Shares in Asia followed Wall Street higher as US economic reports pointed to slowing growth, adding to bets the Federal Reserve is nearing the end of its tightening cycle.
(Bloomberg) — Shares in Asia followed Wall Street higher as US economic reports pointed to slowing growth, adding to bets the Federal Reserve is nearing the end of its tightening cycle.
Equities in Japan and Hong Kong stock futures rose, while Australian shares were little changed, partly weighed down by Qantas Airways Ltd., which fell on news of legal action. The S&P 500 advanced for a fourth day Wednesday, extending this week’s gains to 2.5%. The tech-heavy Nasdaq 100 has climbed 3.5% this week.
The recent stock gains have only partly unwound broad-based losses for August. The S&P 500 is still heading for the worst month since February, while the Nasdaq 100 is set for the largest decline this year. Asian and global stocks are also on pace for the biggest monthly losses since February.
Australian and New Zealand bonds rose after Treasuries made modest gains Wednesday, helped by the weaker-than-expected data. US gross domestic product rose at a 2.1% annualized pace in the second quarter, lower than the government’s previous estimate. An industry gauge of employment showed fewer jobs were added than economists forecast, while a measure of consumer confidence was also softer than expected.
The underwhelming numbers supported predictions for the Fed to ease back on interest-rate hikes. Swap contracts are now pricing in less than a 50% chance of another quarter-point increase this year. The dollar retreated slightly while the yen strengthened.
Bad Is Good
“Investors are reacting with a ‘bad news is good news’ approach, betting that a slowing economy will lead to a less aggressive Federal Reserve,” said Mark Hackett, chief of investment research at Nationwide Funds Group. “This has calmed investors, but adds an element of risk if the pendulum continues to swing, as an earnings recovery is critical for a continued strong market.”
In China, investors are focused on official purchasing managers index data due Thursday that is forecast to show further weakness in manufacturing and slowing growth in services.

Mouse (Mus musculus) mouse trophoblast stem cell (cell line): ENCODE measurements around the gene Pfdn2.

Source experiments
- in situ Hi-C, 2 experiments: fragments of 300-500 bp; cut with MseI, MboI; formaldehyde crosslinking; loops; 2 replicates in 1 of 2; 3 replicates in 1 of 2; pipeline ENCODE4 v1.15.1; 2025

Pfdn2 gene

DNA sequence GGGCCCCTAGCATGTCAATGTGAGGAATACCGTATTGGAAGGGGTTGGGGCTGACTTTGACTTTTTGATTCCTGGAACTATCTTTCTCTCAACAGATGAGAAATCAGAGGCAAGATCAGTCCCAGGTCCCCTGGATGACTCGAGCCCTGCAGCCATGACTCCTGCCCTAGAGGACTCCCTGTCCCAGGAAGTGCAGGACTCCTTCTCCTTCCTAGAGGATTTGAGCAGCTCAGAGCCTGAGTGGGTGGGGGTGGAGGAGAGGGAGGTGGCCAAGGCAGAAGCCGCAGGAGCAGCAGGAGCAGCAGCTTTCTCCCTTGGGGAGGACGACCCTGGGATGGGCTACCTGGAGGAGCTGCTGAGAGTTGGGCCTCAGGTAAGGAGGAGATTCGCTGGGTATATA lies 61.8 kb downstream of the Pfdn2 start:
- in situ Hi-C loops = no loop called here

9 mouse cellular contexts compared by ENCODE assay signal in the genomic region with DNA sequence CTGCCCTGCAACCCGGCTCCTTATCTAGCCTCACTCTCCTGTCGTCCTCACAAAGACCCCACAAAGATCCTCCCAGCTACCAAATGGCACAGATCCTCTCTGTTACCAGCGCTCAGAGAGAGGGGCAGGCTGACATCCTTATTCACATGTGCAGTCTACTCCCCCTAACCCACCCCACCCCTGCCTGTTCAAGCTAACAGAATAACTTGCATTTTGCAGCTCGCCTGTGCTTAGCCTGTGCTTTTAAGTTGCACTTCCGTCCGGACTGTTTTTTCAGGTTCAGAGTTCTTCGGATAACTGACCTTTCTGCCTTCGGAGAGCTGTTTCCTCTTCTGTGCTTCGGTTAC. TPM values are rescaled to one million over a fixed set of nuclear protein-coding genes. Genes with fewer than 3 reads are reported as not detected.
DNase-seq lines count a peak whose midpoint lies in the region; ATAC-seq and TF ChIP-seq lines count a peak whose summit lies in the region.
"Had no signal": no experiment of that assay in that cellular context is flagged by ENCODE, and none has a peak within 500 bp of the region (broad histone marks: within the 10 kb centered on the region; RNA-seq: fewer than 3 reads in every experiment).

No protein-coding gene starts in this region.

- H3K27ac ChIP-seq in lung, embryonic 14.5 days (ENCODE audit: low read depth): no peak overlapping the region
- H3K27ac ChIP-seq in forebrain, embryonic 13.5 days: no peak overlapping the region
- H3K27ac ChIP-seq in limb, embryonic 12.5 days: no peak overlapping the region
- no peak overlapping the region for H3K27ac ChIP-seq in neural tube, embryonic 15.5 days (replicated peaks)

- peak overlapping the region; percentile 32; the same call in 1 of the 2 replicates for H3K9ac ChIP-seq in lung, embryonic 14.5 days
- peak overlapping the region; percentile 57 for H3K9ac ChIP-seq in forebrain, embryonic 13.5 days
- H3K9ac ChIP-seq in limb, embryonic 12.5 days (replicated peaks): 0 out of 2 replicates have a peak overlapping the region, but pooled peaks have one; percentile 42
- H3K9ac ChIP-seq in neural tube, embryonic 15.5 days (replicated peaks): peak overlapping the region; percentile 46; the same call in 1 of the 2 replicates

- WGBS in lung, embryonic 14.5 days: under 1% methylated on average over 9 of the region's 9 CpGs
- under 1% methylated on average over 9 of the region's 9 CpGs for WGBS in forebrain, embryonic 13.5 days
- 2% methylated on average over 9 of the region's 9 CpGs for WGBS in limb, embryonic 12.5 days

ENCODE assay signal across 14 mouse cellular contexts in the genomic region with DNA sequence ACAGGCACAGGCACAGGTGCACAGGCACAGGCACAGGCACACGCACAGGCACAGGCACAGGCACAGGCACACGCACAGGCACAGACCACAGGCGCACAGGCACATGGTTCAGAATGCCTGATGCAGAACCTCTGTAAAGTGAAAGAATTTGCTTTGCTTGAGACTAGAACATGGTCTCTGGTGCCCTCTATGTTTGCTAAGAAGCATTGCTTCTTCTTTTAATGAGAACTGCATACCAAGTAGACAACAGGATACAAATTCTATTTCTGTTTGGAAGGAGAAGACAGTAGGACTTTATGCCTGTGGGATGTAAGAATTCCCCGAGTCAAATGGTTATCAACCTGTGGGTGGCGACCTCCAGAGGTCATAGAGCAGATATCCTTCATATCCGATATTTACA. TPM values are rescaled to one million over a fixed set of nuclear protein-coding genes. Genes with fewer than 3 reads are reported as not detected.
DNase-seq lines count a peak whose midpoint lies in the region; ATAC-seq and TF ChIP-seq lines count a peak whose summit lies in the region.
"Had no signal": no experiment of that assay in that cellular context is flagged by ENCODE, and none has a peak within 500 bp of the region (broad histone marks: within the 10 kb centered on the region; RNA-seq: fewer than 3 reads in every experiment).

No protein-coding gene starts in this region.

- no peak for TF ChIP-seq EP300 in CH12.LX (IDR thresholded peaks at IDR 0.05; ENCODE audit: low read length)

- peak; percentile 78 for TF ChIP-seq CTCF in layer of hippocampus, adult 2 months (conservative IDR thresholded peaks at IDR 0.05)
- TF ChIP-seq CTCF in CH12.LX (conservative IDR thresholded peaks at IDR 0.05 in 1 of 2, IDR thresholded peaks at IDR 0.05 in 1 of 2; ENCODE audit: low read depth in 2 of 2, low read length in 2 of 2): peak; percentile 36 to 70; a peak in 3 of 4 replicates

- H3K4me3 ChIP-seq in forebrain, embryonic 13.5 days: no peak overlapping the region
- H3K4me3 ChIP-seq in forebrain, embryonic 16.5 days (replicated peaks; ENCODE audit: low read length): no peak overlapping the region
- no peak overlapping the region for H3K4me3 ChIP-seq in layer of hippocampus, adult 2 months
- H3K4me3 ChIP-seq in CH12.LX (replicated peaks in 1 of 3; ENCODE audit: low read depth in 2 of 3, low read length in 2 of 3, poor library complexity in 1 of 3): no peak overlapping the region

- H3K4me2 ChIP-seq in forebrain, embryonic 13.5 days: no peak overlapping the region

Additional signs of official support for the world’s second largest economy emerged on Wednesday. The People’s Bank of China is drafting preliminary policies to give private businesses better access to funding, local media reported.
Elsewhere, Country Garden Holdings Co. signaled it may default on its debt after the embattled Chinese developer posted a record first-half loss of almost $7 billion.
In US corporate news, Apple is testing the use of 3D printers to produce smartwatch components, according to people with knowledge of the matter. US prosecutors are investigated a Tesla Inc. plan to purchase hard-to-get construction materials. Visa Inc. and Mastercard Inc. shares rose on plans to boost the fees charged to retailers.
The price of oil clung to gains in early Asian trading after ending Wednesday with its fifth daily advance. Gold edged higher after a string of gains this week. Bitcoin traded above $27,000.
Key events this week:
- China manufacturing PMI, non-manufacturing PMI, Thursday
- Japan industrial production, retail sales, Thursday
- Eurozone CPI, unemployment, Thursday
- ECB publishes account of July monetary policy meeting, Thursday
- US personal spending and income, initial jobless claims, Thursday
- China Caixin manufacturing PMI, Friday
- Eurozone S&P Global Eurozone Manufacturing PMI, Friday
- South African central bank governor Lesetja Kganyago, Atlanta Fed President Raphael Bostic, BOE’s Huw Pill, IMF’s Gita Gopinath on panel at the South African Reserve Bank conference, Friday
- Boston Fed President Susan Collins speaks at virtual event, Friday
- US unemployment, nonfarm payrolls, light vehicle sales, ISM manufacturing, construction spending, Friday
Some of the main moves in markets:
- S&P 500 futures were little changed as of 9:13 a.m. Tokyo time. The S&P 500 rose 0.4%
- Nasdaq 100 futures were little changed. The Nasdaq 100 rose 0.6%
- Hang Seng futures rose 0.9%
- Japan’s Topix rose 0.2%
- Australia’s S&P/ASX 200 was little changed
- Euro Stoxx 50 futures fell 0.2%
- The Bloomberg Dollar Spot Index was little changed
- The euro was little changed at $1.0929
- The Japanese yen rose 0.1% to 146.07 per dollar
- The offshore yuan was little changed at 7.2988 per dollar
- Bitcoin was little changed at $27,266.65
- Ether was little changed at $1,703.15
- The yield on 10-year Treasuries was little changed at 4.12%
- Japan’s 10-year yield advanced one basis point to 0.650%
- Australia’s 10-year yield declined three basis points to 4.04%
- West Texas Intermediate crude rose 0.2% to $81.76 a barrel
- Spot gold rose 0.1% to $1,944.95 an ounce
This story was produced with the assistance of Bloomberg Automation.
–With assistance from Rita Nazareth.
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